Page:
One things this film does well, is it utilizes a lot of old school horror legends in good ways. The characters played by Ken Foree and Michael Berryman are entertaining and add a lot of depth to the film, as just following the three main characters starts to wear thin. Foree really comes in at the right time, diverting some attention away.

The film also has a cool bounty hunter duo played by Danny Trejo and Dallas Page. I liked them a lot and actually wish they got some sort of spin off. They had good chemistry, were enjoyable in their roles and probably have some other stories worth telling.

The most impressive performance, however, was by William Forsythe, who played the psycho sheriff hell bent on revenge against the killer family that murdered his brother in the previous movie. Forsythe was sick and twisted but had a badge and police force to back him up.

The Devil’s Rejects is far from a perfect film but it is better than House of 1000 Corpses and certainly a lot more polished than that film was.

Apparently a sequel is coming, even though the family gets gunned down in the final moments. I’m not looking forward to it though, as this was a good ending to the story and Zombie’s track record since this picture has been terrible.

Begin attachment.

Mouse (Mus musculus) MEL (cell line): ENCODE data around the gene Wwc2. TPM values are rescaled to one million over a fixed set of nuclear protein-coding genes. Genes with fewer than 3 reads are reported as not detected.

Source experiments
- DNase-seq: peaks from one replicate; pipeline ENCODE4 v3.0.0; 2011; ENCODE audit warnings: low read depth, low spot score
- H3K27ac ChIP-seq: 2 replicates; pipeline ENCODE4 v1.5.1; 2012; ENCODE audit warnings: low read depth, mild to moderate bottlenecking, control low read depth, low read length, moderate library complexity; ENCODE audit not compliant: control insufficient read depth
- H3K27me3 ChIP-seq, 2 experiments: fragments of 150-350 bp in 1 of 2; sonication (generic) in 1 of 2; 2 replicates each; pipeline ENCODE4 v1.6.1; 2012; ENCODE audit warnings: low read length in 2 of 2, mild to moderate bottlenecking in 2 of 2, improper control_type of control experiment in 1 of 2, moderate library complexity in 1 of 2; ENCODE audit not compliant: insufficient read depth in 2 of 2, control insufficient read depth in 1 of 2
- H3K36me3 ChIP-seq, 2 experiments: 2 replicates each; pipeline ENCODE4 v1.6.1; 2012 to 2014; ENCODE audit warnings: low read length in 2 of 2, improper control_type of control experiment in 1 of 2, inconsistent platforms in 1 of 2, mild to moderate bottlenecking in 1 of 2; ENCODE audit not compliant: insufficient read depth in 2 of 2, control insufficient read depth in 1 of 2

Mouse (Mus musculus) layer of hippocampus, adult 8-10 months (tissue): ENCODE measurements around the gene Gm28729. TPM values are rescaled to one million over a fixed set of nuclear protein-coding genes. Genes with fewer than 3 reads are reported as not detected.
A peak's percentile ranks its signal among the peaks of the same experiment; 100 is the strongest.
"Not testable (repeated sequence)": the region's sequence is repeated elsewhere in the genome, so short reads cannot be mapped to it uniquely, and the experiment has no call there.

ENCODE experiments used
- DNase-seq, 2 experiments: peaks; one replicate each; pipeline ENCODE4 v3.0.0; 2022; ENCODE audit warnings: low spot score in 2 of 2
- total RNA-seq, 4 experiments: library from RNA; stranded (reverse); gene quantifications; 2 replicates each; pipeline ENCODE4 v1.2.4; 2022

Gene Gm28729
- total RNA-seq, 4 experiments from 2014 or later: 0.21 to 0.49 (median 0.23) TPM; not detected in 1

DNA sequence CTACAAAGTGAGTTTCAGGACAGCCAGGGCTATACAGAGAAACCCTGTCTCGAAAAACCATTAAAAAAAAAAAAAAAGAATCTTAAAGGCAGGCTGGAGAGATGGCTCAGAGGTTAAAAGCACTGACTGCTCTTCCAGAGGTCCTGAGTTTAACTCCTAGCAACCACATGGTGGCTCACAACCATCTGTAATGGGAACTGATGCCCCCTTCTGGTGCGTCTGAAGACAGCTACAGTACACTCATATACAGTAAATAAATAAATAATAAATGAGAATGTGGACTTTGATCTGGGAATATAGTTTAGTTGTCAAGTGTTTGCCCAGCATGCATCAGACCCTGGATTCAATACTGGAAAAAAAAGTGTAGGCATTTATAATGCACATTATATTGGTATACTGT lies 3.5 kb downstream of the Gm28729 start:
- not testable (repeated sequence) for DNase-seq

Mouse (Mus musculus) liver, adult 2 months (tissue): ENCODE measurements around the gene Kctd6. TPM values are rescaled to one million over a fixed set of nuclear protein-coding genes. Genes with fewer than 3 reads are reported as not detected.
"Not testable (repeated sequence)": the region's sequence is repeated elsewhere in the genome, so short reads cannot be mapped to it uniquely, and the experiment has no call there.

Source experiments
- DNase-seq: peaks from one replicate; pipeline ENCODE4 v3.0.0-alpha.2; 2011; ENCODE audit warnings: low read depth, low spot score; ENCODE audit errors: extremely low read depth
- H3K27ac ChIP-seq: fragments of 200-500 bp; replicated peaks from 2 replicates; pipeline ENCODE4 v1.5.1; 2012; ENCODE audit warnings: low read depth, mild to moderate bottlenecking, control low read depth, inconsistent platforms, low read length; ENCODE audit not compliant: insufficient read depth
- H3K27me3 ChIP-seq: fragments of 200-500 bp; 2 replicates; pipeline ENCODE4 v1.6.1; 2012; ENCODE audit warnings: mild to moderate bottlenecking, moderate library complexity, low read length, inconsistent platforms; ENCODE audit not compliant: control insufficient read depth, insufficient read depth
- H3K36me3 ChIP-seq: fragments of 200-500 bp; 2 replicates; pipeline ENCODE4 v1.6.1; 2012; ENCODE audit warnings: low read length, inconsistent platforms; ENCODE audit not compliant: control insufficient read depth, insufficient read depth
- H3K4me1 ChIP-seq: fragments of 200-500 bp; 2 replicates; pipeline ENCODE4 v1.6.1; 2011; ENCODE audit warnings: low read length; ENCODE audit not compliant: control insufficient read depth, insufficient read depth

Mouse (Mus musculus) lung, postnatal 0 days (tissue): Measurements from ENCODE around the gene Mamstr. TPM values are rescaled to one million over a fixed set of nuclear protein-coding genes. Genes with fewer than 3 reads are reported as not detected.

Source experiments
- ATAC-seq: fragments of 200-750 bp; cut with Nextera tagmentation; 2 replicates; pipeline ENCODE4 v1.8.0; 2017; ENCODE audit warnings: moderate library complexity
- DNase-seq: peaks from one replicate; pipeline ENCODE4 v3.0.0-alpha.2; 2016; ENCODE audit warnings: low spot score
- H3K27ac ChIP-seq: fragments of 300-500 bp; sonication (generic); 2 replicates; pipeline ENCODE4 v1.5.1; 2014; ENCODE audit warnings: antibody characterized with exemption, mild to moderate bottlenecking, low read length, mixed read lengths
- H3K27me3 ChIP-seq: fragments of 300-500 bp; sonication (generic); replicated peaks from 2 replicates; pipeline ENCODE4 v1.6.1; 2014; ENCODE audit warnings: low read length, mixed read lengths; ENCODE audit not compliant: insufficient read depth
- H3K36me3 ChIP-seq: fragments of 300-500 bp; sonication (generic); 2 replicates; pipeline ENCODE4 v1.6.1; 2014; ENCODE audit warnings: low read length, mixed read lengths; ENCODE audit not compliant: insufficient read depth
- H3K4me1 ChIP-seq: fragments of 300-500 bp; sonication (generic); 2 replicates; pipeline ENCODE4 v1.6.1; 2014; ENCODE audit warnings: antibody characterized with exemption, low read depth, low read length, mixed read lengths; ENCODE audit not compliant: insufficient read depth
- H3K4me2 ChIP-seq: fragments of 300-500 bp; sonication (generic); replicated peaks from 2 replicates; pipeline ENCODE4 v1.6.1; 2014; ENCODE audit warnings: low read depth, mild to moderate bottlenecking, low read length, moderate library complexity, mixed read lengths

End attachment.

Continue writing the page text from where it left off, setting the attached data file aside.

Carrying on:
Rating: 7.5/10
Pairs well with: Its predecessor House of 1000 Corpses.

Film Review: Streets of Fire (1984)

Release Date: June 1st, 1984
Directed by: Walter Hill
Written by: Walter Hill, Larry Gross
Music by: Ry Cooder
Cast: Michael Paré, Diane Lane, Rick Moranis, Amy Madigan, Willem Dafoe, Deborah Van Valkenburgh, E.G. Daily, Richard Lawson, Bill Paxton, Lee Ving, Stoney Jackson, Robert Townsend, Grand Bush, Mykelti Williamson, Ed Begley Jr., John Dennis Johnston, Lynne Thigpen

Universal Pictures, 93 Minutes

Review:

“Well, it looks like I finally found someone who likes to play as rough as I do.” – Raven Shaddock

I have always looked at 1984’s Streets of Fire as a sort of spiritual successor to 1979’s The Warriors. They share the same director, some of the same themes, some of the same acting talent and take place in a vivid and surreal fantasy version of urban America.

While music often times drove the narrative and the action of The Warriors it takes over Streets of Fire and propels this picture forward as a perfect balance between the action and musical genres. Granted, this isn’t a traditional musical, it is mostly a string of live performances setting the tone, as the action flows around it. It is a movie full of energy and it is incredibly kinetic.

The film also has a neo-noir look, which was becoming popular in the 80s thanks to films like Blade Runner and slew of independent movies employing the visual style. While made in the 80s, the picture mostly looks like an homage to the 1950s and the rockabilly scene of that decade. The movie is a hybrid of 1950s and 1980s culture but the 50s were on a comeback in the 80s and this film really embraces that.